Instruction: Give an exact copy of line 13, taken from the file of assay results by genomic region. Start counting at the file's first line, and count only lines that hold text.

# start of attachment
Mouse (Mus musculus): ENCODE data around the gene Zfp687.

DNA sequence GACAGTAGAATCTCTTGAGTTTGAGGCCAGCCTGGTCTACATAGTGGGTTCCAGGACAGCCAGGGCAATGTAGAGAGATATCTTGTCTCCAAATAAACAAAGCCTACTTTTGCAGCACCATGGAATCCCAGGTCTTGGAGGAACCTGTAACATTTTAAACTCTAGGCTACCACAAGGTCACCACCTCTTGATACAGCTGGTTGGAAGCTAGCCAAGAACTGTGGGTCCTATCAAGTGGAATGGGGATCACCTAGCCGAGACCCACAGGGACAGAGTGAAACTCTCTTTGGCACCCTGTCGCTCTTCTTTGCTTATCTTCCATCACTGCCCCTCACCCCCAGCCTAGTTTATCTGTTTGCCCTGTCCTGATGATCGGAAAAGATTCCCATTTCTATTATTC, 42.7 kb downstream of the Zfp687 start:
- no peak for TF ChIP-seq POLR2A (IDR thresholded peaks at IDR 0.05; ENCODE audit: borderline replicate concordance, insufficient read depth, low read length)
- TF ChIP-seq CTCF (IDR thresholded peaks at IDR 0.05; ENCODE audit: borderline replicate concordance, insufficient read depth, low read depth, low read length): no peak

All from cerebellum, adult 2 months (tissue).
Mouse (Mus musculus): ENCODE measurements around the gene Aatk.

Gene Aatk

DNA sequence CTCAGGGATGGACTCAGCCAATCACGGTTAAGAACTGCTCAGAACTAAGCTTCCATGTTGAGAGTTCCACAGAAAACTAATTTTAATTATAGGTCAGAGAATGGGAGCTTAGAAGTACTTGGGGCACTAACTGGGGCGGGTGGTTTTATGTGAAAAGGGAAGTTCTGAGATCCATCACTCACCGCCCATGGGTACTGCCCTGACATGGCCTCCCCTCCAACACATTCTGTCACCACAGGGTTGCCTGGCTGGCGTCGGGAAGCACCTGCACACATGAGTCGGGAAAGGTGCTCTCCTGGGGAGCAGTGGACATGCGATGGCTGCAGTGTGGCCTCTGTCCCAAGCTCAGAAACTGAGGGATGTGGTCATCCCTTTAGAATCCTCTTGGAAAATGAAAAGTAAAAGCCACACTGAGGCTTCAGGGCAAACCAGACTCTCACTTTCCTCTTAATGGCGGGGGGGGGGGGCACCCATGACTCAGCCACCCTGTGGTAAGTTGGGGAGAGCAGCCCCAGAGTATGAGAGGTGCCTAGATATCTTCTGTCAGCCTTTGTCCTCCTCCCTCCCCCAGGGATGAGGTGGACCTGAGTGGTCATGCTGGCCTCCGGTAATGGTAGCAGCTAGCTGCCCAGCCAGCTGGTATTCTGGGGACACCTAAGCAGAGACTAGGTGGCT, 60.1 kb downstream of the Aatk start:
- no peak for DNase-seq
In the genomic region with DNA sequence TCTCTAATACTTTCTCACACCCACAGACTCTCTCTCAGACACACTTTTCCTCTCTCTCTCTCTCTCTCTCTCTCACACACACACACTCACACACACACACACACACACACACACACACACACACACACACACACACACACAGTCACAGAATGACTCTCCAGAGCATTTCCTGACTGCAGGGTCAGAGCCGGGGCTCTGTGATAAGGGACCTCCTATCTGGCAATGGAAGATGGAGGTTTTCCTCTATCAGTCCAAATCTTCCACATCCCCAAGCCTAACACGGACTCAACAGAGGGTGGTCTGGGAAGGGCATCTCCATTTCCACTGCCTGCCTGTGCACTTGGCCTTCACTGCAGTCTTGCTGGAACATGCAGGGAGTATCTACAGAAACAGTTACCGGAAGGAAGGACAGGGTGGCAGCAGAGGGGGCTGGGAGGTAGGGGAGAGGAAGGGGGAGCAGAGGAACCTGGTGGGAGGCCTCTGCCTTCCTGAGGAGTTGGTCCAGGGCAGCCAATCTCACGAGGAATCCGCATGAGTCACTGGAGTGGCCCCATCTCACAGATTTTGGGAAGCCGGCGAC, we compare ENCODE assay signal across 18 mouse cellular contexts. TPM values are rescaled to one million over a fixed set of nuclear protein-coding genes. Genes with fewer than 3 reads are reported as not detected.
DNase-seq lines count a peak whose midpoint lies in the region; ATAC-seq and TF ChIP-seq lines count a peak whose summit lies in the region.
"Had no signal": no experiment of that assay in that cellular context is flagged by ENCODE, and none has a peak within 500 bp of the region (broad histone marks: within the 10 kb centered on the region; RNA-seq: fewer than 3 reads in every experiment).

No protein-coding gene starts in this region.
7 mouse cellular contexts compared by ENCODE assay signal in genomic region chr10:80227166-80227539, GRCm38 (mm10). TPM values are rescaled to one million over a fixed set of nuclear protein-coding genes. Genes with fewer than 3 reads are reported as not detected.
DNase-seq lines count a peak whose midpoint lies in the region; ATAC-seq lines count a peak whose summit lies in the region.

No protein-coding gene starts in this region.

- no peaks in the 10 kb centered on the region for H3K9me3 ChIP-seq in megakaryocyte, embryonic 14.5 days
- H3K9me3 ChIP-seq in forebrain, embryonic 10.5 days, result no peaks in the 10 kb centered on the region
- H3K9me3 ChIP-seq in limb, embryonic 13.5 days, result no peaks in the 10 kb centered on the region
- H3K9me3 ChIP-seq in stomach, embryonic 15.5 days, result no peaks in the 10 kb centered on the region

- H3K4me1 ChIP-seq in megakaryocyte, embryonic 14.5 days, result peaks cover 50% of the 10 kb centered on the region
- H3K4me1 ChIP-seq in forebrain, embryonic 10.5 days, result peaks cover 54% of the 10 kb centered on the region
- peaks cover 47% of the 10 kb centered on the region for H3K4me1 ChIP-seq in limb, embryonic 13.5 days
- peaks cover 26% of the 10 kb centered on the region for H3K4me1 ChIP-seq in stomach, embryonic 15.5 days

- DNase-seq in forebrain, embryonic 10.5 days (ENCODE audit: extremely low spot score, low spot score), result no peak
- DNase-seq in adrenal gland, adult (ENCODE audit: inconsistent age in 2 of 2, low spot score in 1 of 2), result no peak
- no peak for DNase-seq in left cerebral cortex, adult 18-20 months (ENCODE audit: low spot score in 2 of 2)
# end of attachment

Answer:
No protein-coding gene starts in this region.